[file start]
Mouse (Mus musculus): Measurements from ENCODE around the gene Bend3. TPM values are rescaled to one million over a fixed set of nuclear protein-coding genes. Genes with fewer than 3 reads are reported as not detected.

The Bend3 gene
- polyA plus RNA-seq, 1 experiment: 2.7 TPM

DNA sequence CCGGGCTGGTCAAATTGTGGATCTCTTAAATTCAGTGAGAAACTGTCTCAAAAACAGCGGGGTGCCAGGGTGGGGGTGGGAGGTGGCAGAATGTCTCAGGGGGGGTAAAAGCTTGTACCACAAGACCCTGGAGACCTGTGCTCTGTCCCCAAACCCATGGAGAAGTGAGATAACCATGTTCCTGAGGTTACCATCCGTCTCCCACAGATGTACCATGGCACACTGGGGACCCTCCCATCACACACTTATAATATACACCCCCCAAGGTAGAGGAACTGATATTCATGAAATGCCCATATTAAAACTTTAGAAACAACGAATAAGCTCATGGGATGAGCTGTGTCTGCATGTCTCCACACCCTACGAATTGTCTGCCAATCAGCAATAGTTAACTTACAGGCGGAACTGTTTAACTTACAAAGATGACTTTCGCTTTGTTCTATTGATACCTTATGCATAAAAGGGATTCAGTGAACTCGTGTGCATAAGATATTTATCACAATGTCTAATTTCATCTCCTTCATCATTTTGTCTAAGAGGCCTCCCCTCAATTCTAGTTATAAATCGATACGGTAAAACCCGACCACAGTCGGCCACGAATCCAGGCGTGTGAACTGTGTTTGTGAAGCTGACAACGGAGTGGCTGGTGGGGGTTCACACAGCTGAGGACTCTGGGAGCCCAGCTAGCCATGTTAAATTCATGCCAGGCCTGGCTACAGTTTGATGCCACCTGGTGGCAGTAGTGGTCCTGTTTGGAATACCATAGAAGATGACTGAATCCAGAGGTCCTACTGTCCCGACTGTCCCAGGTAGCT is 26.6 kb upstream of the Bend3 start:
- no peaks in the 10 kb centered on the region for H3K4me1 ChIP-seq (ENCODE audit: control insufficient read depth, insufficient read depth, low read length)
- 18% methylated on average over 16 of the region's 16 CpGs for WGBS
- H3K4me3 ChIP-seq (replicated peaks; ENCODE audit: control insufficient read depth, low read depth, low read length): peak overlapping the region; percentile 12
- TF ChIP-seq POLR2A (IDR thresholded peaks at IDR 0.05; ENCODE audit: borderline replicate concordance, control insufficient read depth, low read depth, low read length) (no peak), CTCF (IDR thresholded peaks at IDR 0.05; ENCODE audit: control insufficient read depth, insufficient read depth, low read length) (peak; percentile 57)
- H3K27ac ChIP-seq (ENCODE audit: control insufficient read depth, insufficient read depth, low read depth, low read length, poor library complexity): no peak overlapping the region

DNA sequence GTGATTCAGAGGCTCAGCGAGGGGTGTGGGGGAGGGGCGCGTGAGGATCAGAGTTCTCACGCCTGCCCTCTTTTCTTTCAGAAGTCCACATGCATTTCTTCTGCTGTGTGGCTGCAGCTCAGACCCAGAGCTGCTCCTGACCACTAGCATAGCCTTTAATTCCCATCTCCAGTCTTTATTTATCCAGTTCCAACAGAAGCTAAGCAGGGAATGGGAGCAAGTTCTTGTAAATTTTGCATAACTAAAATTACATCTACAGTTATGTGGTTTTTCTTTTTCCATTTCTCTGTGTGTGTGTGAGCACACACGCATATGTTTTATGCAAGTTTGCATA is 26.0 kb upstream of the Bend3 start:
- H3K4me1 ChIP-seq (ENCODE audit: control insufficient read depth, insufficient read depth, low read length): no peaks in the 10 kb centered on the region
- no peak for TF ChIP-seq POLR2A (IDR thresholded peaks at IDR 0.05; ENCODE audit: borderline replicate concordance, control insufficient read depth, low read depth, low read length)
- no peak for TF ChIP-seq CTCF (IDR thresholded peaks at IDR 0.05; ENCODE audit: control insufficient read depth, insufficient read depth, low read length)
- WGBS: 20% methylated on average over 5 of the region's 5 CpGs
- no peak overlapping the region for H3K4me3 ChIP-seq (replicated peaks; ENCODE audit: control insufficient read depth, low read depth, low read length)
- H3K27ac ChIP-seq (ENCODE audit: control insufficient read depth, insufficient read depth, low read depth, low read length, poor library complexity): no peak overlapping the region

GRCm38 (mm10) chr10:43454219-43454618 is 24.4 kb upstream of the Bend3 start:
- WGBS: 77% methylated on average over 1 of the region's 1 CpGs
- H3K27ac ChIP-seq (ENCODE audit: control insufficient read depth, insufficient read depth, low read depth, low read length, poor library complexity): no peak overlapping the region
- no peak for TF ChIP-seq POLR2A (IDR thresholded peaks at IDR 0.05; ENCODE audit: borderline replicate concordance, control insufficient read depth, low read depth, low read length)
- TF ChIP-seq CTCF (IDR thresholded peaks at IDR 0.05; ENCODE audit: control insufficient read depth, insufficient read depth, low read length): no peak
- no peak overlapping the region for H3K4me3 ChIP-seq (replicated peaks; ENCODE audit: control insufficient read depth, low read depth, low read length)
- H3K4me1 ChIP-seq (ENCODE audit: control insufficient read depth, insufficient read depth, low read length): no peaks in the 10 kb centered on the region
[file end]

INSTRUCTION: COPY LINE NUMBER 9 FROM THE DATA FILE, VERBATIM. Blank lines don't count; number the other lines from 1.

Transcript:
- H3K27ac ChIP-seq (ENCODE audit: control insufficient read depth, insufficient read depth, low read depth, low read length, poor library complexity): no peak overlapping the region